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Authors of section


Peter Kloen, David Ring

Executive Editors

Peter Trafton, Michael Baumgaertner

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Repair of coronoid fracture

1. General considerations

Preliminary remark

Isolated coronoid fractures are extremely rare and when seen, suspect a spontaneously reduced dislocation and look for elbow instability. The coronoid is almost always fractured in association with a dislocation of the ulnohumeral joint or a more complex proximal ulna or olecranon fracture. Repair of - even a small - coronoid fracture may be necessary for restoring elbow joint stability.

Coronoid fractures occur in several patterns (described below). They must be assessed with care.

Fragments which appear small on a lateral x-ray may be larger than suspected. A CT is warranted to better determine the fragment’s exact size. Particularly deceiving are small anteromedial facet impaction fractures, which may be associated with posteromedial varus instability of the elbow. In general, the larger the coronoid fragment, the greater its potential effect on elbow stability.

The above x-rays, before and after reduction of a dislocated elbow, show a large coronoid fragment, still displaced after the elbow joint is reduced.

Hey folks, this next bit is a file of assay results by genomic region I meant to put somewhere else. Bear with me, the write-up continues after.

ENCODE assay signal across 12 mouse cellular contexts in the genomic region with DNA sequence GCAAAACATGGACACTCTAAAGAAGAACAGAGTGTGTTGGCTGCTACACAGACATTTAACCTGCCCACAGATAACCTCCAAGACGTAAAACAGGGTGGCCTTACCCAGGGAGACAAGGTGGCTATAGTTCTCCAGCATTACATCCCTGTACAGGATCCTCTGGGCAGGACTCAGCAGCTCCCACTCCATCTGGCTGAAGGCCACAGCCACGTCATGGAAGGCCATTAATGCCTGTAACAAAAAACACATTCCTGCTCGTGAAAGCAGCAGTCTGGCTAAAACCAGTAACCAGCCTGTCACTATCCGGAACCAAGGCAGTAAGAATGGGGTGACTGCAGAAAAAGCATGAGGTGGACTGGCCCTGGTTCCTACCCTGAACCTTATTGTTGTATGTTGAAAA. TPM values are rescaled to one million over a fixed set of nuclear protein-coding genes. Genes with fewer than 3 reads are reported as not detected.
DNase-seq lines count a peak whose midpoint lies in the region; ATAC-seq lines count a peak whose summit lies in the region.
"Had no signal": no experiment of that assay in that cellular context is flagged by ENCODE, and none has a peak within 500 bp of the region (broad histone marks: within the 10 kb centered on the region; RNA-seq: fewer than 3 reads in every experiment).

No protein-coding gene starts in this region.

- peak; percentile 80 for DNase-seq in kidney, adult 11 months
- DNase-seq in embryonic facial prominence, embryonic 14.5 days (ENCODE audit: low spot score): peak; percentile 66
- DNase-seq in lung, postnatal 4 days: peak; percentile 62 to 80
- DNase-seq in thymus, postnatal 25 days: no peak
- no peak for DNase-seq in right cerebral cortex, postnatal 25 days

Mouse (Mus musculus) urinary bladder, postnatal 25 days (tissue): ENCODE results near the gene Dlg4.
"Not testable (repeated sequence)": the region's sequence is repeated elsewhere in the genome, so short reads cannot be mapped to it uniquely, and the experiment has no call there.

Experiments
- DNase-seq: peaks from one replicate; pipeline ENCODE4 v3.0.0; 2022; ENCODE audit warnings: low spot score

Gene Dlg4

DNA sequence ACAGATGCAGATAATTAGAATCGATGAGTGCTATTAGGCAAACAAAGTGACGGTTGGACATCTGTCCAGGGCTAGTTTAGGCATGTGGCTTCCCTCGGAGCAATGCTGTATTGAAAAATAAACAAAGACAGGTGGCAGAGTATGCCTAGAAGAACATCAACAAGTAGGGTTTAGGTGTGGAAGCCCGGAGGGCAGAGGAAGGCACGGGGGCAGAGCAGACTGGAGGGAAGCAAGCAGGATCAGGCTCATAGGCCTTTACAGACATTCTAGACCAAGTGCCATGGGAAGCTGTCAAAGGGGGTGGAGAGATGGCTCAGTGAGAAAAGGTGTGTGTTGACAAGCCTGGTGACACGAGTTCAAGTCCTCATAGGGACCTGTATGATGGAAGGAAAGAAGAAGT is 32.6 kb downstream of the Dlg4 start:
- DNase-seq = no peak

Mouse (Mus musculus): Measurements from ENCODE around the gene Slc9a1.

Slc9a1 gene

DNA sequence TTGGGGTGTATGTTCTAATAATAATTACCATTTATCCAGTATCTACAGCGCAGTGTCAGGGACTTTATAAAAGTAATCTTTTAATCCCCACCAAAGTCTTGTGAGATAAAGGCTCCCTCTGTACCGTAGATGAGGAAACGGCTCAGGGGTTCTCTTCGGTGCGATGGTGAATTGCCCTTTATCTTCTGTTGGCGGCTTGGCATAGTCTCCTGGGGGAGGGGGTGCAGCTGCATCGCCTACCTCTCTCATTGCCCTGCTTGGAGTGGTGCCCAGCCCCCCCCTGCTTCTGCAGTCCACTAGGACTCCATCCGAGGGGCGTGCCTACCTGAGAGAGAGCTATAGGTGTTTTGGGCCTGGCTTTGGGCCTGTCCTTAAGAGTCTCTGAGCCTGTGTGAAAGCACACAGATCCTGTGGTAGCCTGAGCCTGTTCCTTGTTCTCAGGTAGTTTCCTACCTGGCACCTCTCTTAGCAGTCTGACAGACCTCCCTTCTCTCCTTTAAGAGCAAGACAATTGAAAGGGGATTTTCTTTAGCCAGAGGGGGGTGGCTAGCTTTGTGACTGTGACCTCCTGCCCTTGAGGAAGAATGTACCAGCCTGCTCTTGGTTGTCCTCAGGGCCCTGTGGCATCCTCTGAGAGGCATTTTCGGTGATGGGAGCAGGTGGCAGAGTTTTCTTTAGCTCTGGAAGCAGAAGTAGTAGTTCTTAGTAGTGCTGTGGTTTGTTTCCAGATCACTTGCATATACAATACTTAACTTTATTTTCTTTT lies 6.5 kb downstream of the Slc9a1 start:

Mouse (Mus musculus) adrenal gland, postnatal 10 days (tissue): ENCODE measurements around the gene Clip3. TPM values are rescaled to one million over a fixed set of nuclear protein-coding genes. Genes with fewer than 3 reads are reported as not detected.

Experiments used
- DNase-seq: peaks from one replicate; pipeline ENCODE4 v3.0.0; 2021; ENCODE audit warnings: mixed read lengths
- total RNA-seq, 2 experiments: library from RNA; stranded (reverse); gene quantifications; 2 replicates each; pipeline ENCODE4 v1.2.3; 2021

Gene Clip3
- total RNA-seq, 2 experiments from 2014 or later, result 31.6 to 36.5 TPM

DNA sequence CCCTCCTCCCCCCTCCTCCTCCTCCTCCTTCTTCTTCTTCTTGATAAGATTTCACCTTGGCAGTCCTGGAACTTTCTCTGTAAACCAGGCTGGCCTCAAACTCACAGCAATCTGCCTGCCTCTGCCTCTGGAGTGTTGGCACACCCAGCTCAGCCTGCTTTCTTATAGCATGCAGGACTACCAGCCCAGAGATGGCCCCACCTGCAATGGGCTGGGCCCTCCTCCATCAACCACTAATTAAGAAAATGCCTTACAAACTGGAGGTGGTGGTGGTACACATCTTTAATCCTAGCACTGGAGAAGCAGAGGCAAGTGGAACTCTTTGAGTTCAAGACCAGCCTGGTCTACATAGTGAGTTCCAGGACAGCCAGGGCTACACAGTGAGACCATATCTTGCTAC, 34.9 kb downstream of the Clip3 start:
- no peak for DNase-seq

repair of coronoid fracture

Associated ligament injuries

Coronoid fractures are often associated with ligament disruption. Lateral collateral ligament tears should be repaired routinely. The medial collateral ligament may be attached to a large coronoid fragment. Fracture fixation repairs the ligament in this case. Occasionally - with small anteromedial facet fractures and complete elbow dislocation - the medial collateral ligament is avulsed from the medial epicondyle and it can be repaired.

Surgical approach

Coronoid fractures may be approached through a lateral approach, through the site of a radial head or neck fracture, or medially. Depending on the fracture configuration a medial over-the-top, Taylor and Scham, or FCU split approach may be selected. A medial epicondylar osteotomy is another - but seldom used - option. Additionally, coronoid fractures associated with olecranon fractures can sometimes be reduced and fixed via the olecranon fracture site, through a posterolateral approach.